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Good Stuff • Provocations

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CONTENTS
Vol. 25, No. 3


CLIMATE CRISIS IN THE CLASSROOM

EDITORIAL • Our Climate Crisis Is an Education Crisis
By the editors of Rethinking Schools

Got Coal? • Teaching About the Most Dangerous Rock in America
By Bill Bigelow

Coal at the
Movies • Classroom DVDs on Coal and Mountaintop Removal Mining
By Bill Bigelow

Science for the
People • High School Students Investigate Community Air Quality

By Tony Marks-Block

Who’s Bashing Teachers and Public Schools and What Can We Do About It?
By Stan Karp

Keepers of the Second Throat
By Patricia Smith

Talking Back to the World • Turning Poetic Lines into Visual Poetry
By Renée Watson

Bad Signs
By Alfie Kohn

Fuzzy Math • A Meditation on Test Scoring
By Meredith Jacks

Support That Can’t Support • My Induction Program Experience
By Elaine Engel


COLUMNS and DEPARTMENTS


ACTION NEWS
Wisconsin Uprising • Justice Is in the Air

GOOD STUFF
By Herb Kohl

RESOURCES


Got an idea? For curriculum and in-school articles, contact Bill Bigelow, curriculum editor:
bill@rethinkingschools.org
For articles about activism or policy, contact Jody Sokolower, policy and production editor:
jody@rethinkingschools.org
Send letters to the editor to:
jody@rethinkingschools.org.

Spring 2011

By Herb Kohl

Playing for Keeps: Life and Learning on a Public School Playground
By Brenda S. Engel, Deborah Meier, and Beth Taylor
(Teachers College Press, 2010)

Dramatic Learning in the Primary School
By Shirley Brice Heath and Shelby Wolf
(Creative Partnerships, 2005)

The Usborne Detective’s Handbook
Illustrated by Colin King
(Usborne, 2009)

A History of the World in 100 Objects
By Neil MacGregor
(The British Museum, 2011)

I have been writing the Good Stuff column for years. It has been a pleasure to write, but fresh voices are always welcome in sustaining the life of a progressive journal. At this point I will write every other column, and other voices, other resources will enrich our work. I’m looking forward to learning from them—after all, I’m only 73.

I have wanted, through my recommendations, to suggest that, in addition to reading about education, teachers should be organic intellectuals and leaders in the formation of policy and creation of curriculum. We also should be active, not merely responsive, to what is currently happening in the world of ideas and actions and use our knowledge in the service of the communities we serve. We should enrich our struggles for social and economic justice by reading widely to learn what people beyond schools, classrooms, and the department of education think and suggest. To do this we have to constantly renew ourselves through our own explorations, inquiries, and discoveries. And we have to be translators as well—turning the sometimes abstract and complex things that we learn into practical, accessible experiences and ideas to challenge our students and ourselves.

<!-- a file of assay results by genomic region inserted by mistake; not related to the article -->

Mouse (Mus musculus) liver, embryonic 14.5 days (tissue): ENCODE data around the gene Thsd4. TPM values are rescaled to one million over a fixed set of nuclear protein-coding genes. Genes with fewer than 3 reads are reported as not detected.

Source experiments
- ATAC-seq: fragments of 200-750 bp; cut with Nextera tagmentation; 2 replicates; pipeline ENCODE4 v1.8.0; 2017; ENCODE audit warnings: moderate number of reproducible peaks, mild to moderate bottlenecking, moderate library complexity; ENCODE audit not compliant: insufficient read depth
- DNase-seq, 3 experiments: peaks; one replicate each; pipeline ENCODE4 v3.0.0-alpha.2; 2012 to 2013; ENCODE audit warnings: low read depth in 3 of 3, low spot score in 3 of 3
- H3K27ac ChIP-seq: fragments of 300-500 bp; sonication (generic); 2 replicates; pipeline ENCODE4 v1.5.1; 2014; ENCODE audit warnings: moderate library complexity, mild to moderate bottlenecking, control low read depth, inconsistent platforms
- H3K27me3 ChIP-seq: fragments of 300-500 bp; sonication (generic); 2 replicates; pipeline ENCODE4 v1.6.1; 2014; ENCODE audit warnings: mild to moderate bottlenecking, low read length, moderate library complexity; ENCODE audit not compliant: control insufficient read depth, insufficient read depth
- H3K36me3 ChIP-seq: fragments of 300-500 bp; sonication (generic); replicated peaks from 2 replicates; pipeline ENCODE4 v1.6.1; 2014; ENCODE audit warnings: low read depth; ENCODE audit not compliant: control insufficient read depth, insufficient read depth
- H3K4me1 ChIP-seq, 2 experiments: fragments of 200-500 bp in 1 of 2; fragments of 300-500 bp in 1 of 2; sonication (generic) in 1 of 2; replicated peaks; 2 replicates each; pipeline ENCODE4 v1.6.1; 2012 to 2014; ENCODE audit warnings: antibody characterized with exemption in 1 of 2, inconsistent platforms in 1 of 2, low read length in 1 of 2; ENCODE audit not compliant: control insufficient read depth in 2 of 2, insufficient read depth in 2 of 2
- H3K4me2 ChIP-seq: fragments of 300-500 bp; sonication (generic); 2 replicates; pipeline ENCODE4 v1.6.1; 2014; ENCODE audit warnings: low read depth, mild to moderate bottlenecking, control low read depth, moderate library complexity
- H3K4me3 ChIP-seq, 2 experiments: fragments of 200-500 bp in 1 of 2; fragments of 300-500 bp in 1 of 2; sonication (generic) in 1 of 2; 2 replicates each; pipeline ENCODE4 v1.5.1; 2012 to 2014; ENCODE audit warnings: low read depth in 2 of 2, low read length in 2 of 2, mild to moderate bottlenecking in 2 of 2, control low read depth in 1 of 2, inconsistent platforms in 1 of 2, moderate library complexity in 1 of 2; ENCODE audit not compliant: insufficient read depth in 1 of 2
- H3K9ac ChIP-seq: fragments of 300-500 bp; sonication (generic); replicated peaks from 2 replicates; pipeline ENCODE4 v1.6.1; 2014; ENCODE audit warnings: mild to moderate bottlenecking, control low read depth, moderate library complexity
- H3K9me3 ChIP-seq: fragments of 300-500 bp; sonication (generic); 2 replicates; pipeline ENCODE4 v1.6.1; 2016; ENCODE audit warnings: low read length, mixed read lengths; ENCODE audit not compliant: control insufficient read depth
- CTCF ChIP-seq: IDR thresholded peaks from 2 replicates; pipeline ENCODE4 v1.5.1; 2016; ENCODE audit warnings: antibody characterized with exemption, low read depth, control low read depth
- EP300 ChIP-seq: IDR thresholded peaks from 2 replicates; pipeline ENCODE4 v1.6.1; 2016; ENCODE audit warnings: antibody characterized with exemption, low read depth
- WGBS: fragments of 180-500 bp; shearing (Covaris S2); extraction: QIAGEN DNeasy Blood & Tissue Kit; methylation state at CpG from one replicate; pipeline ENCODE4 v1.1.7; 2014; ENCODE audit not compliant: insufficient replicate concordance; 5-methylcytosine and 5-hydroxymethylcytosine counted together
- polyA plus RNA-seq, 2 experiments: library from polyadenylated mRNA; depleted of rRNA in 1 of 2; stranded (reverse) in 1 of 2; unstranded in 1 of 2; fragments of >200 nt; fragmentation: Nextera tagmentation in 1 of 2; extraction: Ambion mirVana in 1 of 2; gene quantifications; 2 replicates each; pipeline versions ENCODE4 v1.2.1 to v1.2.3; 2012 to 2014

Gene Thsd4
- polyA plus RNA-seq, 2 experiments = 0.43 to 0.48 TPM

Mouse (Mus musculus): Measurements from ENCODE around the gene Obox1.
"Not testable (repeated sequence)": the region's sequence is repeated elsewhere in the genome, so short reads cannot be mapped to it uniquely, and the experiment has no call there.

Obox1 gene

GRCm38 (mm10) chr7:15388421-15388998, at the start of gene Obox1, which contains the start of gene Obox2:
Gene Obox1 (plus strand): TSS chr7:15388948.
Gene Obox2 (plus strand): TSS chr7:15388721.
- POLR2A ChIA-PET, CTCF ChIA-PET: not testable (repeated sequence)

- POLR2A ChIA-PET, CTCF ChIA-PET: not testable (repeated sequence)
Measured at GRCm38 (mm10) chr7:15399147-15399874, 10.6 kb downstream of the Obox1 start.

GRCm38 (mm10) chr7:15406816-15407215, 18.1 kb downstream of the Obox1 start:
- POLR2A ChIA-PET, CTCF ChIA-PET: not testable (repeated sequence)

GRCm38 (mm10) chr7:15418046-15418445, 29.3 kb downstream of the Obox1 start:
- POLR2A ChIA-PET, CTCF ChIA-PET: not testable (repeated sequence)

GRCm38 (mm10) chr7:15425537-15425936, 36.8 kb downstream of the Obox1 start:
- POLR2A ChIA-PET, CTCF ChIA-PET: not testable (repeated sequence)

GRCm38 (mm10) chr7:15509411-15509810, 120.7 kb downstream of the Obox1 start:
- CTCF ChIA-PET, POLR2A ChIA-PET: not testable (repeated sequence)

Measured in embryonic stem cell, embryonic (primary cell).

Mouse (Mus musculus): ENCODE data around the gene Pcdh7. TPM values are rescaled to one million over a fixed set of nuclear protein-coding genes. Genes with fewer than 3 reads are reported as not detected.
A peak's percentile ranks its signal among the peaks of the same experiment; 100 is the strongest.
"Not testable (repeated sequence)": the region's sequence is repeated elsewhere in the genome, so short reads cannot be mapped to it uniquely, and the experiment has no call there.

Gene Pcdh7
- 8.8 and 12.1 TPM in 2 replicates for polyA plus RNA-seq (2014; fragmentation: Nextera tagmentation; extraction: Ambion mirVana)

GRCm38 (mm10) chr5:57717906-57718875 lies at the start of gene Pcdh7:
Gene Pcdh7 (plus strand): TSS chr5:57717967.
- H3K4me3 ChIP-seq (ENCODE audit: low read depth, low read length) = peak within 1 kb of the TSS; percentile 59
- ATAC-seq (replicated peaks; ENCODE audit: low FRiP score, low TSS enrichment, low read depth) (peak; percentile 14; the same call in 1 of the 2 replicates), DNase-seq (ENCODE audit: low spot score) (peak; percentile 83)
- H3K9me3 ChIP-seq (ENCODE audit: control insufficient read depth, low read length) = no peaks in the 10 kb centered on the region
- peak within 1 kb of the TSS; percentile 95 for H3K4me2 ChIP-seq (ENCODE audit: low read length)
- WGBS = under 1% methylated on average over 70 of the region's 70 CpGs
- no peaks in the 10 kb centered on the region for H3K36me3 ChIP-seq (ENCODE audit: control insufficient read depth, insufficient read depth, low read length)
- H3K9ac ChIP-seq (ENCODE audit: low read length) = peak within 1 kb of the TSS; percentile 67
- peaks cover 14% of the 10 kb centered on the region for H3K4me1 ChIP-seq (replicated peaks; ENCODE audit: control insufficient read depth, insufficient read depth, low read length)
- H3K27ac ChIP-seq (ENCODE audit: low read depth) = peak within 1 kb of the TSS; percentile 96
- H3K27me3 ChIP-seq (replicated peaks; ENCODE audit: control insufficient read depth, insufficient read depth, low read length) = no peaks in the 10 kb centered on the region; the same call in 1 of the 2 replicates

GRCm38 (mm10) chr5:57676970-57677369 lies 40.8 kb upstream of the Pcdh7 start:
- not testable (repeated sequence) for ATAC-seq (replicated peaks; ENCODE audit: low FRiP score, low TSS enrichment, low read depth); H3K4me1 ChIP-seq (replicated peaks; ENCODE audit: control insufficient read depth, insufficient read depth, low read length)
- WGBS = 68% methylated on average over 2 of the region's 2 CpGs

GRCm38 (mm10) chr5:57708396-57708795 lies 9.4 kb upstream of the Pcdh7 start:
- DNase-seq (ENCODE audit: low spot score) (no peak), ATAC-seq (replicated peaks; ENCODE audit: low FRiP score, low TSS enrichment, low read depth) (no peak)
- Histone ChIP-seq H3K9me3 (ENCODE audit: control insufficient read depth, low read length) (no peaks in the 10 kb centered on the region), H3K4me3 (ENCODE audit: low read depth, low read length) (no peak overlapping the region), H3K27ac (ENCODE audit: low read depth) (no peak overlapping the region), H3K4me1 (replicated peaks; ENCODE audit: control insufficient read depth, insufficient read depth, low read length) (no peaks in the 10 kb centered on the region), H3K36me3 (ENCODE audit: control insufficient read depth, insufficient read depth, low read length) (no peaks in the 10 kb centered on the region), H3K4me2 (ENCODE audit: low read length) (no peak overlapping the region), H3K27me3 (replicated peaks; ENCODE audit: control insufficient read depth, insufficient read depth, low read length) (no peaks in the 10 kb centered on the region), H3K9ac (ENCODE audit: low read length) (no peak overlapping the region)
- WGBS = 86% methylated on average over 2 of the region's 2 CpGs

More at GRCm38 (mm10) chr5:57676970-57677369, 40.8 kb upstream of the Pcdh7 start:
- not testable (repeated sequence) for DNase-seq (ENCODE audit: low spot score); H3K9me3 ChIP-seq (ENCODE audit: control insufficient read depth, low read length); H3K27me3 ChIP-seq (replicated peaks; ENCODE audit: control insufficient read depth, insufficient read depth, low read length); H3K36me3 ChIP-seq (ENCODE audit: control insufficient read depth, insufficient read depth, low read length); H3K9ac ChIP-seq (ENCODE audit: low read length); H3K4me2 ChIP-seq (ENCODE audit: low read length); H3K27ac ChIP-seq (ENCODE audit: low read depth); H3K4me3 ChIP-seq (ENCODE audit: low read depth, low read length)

Here are my current suggestions:

Playing for Keeps is a healthy reminder that schools should not alienate children from the childhood joy of play free from adult ambition. It is a refreshing book that can help remind the fools who run the schools that to be a child can be a wonderful, rewarding pleasure that sets the groundwork for a healthy and generous adult life.

Dramatic Learning in the Primary School, a boxed set of four short booklets, takes playground play into the classroom and shows how powerful the art of drama can be as a means of personal, social, and emotional growth for young children. It is quite special.

The Usborne Detective’s Handbook gets into the dark corners. Fully illustrated and often hilarious, it takes youngsters (and adults, too) into the world of crime investigation. It is full of activities for students; with a bit of adjustment, it can be used throughout the grades.

I am halfway through my current favorite, A History of the World in 100 Objects. This 700-page book traces 100 objects in the British Museum’s collections—dated from 9,000 B.C. to 2010—to recreate and illuminate history and human culture. It makes me wish I was in an elementary or high school classroom again—there is so much here to share, teach, and connect to the lives and histories of students. (Also available online: www.bbc.co.uk/ahistoryoftheworld.)

And finally, in addition to reading Rethinking Schools, join with friends and take collective subscriptions to the New York Review of Books, The Nation, The Progressive, and my absolute favorite, the Times Literary Supplement, a weekly, rich resource of new books and short essays that has helped shape my reading and thinking for years.


Herbert Kohl’s most recent book is The Herb Kohl Reader.